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Milwaukee Vice!

This is our Post Vice at the Makerspace. It is a specialized type of vice used by blacksmiths. Designed to handle the abuse of clamping something very hot and heavy and allowing to to beat on it with a hammer. These are not really mass produced anymore, so when you outfit a forge you typically end up buying a used vice. Since these were so well built they basically last forever. Ours is somewhere around 100 to 150 years old.

Most of the dents you see were there when I bought the vice 4 years ago. However, the slices running near the top, left face are new damage, and go considerably deeper than the surrounding dents. I was concerned about the concentration of stress at those points and the potential for cracking the jaws. It was time for refurbishment and repair.

In this photo, 2 recent dents that were caused by someone missing with a heavy hammer. And you can see where the jaws of the vice have cracked away. The vice is constructed using some kind of iron, but due to the age, we’re not exactly sure what. The jaws style of construction indicates that they were forged, not cast. This is a good thing, it suggests they could be either steel (exact carbon content would be unknown) or wrought iron. It means it should be possible to weld new steel onto them! This is what we’re going to try to do.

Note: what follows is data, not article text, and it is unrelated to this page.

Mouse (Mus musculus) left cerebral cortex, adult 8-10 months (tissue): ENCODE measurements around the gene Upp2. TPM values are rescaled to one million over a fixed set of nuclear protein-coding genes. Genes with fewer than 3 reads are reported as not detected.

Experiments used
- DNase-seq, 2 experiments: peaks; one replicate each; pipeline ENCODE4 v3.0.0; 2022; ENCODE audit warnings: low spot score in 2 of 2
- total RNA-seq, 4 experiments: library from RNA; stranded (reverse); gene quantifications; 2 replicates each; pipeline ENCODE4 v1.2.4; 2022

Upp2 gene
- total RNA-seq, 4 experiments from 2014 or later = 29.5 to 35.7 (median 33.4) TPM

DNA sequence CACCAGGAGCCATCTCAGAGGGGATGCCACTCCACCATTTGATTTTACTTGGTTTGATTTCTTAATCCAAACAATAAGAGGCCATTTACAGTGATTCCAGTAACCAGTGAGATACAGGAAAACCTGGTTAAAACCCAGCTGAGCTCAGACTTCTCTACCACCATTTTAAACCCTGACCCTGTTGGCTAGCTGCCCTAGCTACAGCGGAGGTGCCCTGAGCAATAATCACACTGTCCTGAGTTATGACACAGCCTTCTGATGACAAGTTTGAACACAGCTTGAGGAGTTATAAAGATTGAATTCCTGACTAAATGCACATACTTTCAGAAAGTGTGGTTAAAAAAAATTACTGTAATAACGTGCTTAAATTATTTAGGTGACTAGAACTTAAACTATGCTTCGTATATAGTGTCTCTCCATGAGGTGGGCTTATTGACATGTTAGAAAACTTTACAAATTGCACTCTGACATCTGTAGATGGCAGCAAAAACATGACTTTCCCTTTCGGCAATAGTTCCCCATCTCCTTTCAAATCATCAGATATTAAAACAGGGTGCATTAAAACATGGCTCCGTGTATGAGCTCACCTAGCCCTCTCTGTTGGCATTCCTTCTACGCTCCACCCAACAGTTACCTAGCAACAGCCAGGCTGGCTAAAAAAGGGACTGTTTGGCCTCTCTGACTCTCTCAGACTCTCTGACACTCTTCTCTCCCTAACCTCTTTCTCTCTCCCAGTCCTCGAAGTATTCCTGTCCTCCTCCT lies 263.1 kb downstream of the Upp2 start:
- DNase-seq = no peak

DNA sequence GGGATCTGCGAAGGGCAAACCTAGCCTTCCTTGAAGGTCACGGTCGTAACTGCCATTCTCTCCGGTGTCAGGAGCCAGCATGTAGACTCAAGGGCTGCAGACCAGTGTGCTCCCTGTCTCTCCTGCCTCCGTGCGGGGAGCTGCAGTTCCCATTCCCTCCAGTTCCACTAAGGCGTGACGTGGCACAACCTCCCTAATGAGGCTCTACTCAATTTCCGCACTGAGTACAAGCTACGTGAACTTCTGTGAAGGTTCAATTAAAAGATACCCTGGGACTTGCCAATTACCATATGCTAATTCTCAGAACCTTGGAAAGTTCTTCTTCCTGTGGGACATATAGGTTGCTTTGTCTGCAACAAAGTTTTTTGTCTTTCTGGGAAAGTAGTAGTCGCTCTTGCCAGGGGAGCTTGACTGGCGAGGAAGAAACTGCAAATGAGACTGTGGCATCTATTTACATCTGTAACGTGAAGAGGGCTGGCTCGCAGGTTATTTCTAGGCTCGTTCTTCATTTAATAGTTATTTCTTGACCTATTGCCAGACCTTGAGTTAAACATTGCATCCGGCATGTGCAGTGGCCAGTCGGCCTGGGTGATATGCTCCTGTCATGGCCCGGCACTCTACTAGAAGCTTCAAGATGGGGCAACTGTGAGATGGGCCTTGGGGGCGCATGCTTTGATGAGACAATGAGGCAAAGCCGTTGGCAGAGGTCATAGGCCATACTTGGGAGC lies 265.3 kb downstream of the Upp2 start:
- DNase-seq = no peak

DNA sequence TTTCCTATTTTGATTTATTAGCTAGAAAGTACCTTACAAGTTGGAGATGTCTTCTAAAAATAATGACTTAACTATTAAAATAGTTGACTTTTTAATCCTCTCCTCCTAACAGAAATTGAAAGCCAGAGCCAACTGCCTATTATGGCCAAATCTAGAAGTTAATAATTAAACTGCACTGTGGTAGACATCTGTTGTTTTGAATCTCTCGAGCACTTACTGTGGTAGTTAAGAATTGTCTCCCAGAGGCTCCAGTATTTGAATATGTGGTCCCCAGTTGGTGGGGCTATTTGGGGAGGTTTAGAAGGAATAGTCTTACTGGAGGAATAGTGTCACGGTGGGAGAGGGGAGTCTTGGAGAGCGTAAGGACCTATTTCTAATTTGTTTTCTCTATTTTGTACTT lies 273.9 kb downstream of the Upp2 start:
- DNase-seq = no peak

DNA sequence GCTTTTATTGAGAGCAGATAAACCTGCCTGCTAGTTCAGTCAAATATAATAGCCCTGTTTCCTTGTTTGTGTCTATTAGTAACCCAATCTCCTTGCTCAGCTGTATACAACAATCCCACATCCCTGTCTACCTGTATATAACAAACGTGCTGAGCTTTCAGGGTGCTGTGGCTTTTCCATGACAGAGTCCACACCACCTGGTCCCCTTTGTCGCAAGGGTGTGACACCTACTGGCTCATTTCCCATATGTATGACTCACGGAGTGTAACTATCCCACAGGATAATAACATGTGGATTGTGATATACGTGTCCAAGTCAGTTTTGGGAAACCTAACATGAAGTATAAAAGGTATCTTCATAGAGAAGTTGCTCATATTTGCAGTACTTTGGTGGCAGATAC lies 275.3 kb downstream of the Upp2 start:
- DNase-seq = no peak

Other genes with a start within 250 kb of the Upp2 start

We don’t know exactly what alloying elements are mixed into the iron, so it could weld smooth, or it could blow bubbles and burn up under the torch! No way to tell until you try, which is nerve wracking when the object in question is an antique. There are things you can do to tilt the odds in your favor. When welding, cleanliness is next to godliness. Much time was spent with a file and dremal to grind out every dent and crack, to clean and shiny metal. 

This is a shot after I finished welding up the slices. This is about the best result we could hope for. The welds are strong and clean, with only a few spots of porosity towards the face of the jaws. The way to fix the jaws is to deliberately weld on excess material and then grind them smooth again. They will be good as new.

After I finished welding almost all the spots, this is a shot of me filling in the missing corner of the front jaw. In this photo you can see that this is not the first time this vice has been repaired. Someone welded a new plate to the face of the back jaw, but the welds around the edges were quite corroded, so I ground them out to be filled in.

The front jaw is finished and ground, now all the welding is done on the back jaw.

And here are both jaws clean and ground. 

Such straight and sharp corners! Just waiting to get a new set of “beauty marks” in the service of our forge!

Reposted fromhackerspaces hackerspaces viaAndi Andi

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